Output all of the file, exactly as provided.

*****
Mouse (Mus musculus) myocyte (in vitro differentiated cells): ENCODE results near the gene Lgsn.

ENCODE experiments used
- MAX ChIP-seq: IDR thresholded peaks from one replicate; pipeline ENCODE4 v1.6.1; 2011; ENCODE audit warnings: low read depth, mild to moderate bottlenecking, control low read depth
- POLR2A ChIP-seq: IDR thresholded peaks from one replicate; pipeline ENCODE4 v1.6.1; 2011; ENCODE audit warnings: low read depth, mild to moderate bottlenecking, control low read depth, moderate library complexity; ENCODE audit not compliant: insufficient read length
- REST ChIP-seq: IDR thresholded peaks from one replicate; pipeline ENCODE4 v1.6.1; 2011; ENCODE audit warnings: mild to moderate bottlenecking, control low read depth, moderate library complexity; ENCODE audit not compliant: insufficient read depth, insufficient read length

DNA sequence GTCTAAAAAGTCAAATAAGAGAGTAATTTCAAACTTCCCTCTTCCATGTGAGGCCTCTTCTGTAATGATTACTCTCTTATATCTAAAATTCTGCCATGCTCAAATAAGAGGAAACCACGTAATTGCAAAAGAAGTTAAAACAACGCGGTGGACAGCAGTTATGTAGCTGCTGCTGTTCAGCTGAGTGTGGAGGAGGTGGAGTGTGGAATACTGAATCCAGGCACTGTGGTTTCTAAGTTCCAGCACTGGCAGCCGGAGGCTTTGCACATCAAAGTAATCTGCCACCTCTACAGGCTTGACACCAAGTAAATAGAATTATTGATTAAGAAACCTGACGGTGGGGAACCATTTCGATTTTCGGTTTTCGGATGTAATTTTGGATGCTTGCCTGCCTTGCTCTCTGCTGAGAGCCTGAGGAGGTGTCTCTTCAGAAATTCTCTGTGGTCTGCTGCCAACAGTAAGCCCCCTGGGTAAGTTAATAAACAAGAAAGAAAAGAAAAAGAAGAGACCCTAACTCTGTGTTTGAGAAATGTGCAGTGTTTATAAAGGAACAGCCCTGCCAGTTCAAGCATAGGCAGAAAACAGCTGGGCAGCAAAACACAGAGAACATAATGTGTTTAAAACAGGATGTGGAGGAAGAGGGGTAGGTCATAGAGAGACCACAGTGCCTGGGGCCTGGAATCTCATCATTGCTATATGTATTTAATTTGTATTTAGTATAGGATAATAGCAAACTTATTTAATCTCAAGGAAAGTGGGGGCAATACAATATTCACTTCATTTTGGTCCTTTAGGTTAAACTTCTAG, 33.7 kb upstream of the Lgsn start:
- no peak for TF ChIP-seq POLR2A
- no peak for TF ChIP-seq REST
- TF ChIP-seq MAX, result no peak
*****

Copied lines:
Mouse (Mus musculus) myocyte (in vitro differentiated cells): ENCODE results near the gene Lgsn.

ENCODE experiments used
- MAX ChIP-seq: IDR thresholded peaks from one replicate; pipeline ENCODE4 v1.6.1; 2011; ENCODE audit warnings: low read depth, mild to moderate bottlenecking, control low read depth
- POLR2A ChIP-seq: IDR thresholded peaks from one replicate; pipeline ENCODE4 v1.6.1; 2011; ENCODE audit warnings: low read depth, mild to moderate bottlenecking, control low read depth, moderate library complexity; ENCODE audit not compliant: insufficient read length
- REST ChIP-seq: IDR thresholded peaks from one replicate; pipeline ENCODE4 v1.6.1; 2011; ENCODE audit warnings: mild to moderate bottlenecking, control low read depth, moderate library complexity; ENCODE audit not compliant: insufficient read depth, insufficient read length

DNA sequence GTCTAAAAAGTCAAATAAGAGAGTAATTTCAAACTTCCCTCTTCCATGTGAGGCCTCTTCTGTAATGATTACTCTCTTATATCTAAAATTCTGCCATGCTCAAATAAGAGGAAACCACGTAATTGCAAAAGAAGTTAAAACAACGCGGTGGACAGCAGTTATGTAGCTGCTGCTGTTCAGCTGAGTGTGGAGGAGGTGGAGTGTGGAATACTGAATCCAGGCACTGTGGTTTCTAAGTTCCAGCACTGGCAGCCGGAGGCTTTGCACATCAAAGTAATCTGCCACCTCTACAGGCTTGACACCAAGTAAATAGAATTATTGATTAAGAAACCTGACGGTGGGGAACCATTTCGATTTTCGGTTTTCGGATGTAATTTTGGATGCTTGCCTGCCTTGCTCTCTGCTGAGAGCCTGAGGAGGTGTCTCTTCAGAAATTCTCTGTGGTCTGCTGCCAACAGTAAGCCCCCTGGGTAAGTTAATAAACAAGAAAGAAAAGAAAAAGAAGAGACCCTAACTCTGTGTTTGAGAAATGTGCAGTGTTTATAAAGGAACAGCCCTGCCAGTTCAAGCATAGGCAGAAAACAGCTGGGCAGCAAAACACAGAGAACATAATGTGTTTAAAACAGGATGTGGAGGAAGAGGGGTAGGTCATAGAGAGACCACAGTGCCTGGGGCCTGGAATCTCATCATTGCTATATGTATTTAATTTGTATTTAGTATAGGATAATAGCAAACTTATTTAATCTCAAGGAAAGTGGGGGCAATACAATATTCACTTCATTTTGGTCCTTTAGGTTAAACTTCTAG, 33.7 kb upstream of the Lgsn start:
- no peak for TF ChIP-seq POLR2A
- no peak for TF ChIP-seq REST
- TF ChIP-seq MAX, result no peak